Membrane-bound CC chemokine inhibitor 35K provides localized inhibition of CC chemokine activity in vitro and in vivo

Jenna L Cash

Research output: Contribution to journalArticle (Academic Journal)peer-review

16 Citations (Scopus)


CC chemokines mediate mononuclear cell recruitment and activation in chronic inflammation. We have shown previously that gene transfer using recombinant adenoviruses, encoding a soluble CC chemokine-binding protein of vaccinia virus 35K, can dramatically reduce atherosclerosis and vein graft remodeling in apolipoprotein E knockout mice. In this study, we report the development of a membrane-bound form of 35K (m35K), tagged with GFP, which allows for localized, broad-spectrum CC chemokine blockade. In vitro experiments indicate that m35K-expressing cells no longer undergo CC chemokine-induced chemotaxis, and m35K-expressing cells can locally deplete the CC chemokines RANTES (CCL5) and MIP-1alpha (CCL3) from supernatant medium. This sequestration of CC chemokines can prevent chemotaxis of bystander cells to CC, but not CX(3)C chemokines. Intraperitoneal injection of mice with an adenovirus-encoding m35K leads to a significant (44%) decrease in leukocyte recruitment into the peritoneal cavity in a sterile peritonitis model. Intravenous adenovirus-encoding m35K delivery leads to m35K expression in hepatocytes, which confers significant protection against liver damage (75% reduction in liver enzymes) in a Con A-induced hepatitis model. In summary, we have generated a membrane-bound CC chemokine-binding protein (m35K) that provides localized broad-spectrum CC chemokine inhibition in vitro and in vivo. m35K may be a useful tool to study the role of CC chemokines in leukocyte trafficking and block the recruitment of monocytes in chronic inflammation.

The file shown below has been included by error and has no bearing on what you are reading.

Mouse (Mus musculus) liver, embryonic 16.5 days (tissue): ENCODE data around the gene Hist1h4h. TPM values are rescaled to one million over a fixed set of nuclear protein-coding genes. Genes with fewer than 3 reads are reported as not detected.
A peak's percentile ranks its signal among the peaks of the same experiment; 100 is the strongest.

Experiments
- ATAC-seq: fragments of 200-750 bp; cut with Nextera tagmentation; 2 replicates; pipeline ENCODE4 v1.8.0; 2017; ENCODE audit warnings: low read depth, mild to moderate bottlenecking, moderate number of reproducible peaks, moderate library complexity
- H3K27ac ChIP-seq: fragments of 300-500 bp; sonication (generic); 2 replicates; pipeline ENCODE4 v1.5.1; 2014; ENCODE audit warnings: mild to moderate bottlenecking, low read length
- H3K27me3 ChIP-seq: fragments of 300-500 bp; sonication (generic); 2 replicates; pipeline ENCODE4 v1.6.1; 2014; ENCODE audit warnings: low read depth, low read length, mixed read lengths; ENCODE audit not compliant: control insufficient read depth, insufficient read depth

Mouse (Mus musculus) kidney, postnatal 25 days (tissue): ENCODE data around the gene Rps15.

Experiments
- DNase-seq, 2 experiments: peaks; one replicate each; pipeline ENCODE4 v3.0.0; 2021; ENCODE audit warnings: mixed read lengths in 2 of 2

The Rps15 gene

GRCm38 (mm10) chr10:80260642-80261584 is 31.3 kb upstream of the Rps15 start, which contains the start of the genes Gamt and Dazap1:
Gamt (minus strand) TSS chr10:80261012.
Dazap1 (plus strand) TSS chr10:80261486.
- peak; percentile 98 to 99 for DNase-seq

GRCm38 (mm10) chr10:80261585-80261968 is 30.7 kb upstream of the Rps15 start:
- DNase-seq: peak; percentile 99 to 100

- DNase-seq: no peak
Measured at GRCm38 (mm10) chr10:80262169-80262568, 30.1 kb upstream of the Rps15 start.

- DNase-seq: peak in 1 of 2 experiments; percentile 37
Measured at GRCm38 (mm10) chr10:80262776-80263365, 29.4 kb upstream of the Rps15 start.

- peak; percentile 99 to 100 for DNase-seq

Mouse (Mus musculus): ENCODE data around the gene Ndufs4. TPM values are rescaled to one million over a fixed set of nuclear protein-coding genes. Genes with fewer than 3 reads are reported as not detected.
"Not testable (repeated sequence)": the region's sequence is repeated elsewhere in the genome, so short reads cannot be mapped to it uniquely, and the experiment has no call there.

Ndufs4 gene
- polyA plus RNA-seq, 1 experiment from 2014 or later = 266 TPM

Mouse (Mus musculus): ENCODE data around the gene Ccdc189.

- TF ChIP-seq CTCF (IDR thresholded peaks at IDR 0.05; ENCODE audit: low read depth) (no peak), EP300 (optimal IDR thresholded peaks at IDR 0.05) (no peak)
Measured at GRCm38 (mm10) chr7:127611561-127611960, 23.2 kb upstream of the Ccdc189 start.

Original languageEnglish
JournalJournal of Immunology
Issue number8
Publication statusPublished - 15 Oct 2006


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